President claims terrorist threat has weakened . . .
Philippine President Rodrigo Duterte announced yesterday that he will not extend martial law in the southern island of Mindanao beyond its expiration on December 31. Martial law was first declared on May 23, 2017 in response to the Maute terrorist group’s attack on Marawi City and has since been extended three times. Philippines Defense Secretary Delfin Lorenzana said in lieu of martial law, a tougher anti-terrorism law will be implemented to aid law enforcement in the troubled region.
Island rocked by ISIS-linked violence . . .
The initial attacks in Marawi turned into a five-month-long armed conflict between Philippine forces and ISIS-affiliated militant groups, including the Maute and Abu Sayyaf. While the conflict officially ended in October 2017, Congress continued to authorize martial law citing ongoing security concerns. Duterte also declared a nationwide “state of lawlessness” in September 2016, following a suspected terrorist attack in Davao City where a night market bombing killed 14 people. There have also been more recent attacks, including a cathedral bombing in January in the province of Sulu carried out by an Indonesian couple with ISIS claiming responsibility.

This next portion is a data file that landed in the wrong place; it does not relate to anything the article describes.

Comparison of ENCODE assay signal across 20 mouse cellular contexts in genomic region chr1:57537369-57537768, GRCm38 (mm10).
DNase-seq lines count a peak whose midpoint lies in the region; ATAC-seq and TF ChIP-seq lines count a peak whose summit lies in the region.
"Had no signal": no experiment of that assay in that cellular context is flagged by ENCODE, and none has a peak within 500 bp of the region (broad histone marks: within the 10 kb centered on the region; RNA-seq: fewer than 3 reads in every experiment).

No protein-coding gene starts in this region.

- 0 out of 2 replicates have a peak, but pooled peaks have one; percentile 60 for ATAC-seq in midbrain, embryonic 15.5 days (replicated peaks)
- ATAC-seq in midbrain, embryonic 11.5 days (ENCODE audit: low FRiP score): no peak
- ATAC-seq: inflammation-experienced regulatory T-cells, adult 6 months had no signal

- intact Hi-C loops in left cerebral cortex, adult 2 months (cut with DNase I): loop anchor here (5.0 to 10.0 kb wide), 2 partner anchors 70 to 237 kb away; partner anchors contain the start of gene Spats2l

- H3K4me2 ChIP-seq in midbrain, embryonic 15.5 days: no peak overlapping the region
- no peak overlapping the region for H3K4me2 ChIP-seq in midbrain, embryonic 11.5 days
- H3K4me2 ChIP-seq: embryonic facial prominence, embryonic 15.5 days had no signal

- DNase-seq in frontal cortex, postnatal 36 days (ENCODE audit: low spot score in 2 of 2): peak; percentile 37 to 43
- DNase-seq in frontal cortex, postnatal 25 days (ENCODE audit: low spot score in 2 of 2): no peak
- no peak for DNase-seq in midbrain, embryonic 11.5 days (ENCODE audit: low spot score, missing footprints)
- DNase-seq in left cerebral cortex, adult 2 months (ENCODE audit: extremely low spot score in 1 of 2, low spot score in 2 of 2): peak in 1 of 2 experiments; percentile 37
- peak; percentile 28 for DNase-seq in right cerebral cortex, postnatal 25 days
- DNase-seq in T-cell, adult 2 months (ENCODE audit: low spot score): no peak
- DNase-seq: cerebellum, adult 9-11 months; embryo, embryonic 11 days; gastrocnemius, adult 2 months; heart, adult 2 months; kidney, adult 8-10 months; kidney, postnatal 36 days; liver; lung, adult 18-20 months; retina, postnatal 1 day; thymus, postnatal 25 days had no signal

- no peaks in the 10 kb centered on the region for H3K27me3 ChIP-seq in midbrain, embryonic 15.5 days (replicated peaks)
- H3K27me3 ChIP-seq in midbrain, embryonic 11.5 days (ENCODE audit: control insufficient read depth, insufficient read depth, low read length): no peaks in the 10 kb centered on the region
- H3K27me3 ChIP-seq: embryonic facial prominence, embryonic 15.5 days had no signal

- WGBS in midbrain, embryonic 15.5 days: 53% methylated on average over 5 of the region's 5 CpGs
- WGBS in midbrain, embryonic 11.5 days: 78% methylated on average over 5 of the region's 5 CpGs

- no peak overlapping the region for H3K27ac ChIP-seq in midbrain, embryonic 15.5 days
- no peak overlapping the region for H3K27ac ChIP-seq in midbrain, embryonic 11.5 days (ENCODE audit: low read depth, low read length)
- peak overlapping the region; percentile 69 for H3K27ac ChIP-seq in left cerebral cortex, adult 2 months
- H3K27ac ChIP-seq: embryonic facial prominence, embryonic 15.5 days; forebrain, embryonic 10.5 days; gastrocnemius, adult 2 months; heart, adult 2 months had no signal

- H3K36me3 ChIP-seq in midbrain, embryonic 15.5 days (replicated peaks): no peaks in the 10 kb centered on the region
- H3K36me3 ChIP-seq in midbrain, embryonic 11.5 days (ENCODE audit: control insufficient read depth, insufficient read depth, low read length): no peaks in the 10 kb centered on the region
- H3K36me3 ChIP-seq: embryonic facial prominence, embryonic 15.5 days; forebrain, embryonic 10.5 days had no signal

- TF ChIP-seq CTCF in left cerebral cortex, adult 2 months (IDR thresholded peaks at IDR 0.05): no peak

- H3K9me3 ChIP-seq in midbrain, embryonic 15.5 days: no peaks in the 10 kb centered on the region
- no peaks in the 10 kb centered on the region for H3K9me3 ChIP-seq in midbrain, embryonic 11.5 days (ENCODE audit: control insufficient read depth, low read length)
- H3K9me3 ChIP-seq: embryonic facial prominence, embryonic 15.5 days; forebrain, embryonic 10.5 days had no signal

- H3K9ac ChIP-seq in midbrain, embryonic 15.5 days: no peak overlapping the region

Southeast Asia governments holding their breath . . .
Although Duterte may be proclaiming victory over the Islamic State with the abandonment of martial law in Mindanao, analysts say it has not deterred the regrouping of militants or the flow of ISIS resources into the Philippines. The attacks in Mindanao point to a larger threat of ISIS insurgencies in Southeast Asia, locally organized but internationally supported by the Islamic State. Last year, for example, Indonesia was hit with co-ordinated church bombings in the city of Surabaya. And many from the Philippines, Malaysia, and Indonesia left to join ISIS in Iraq and Syria, with Southeast Asian governments nervously facing the possibility that they will return home.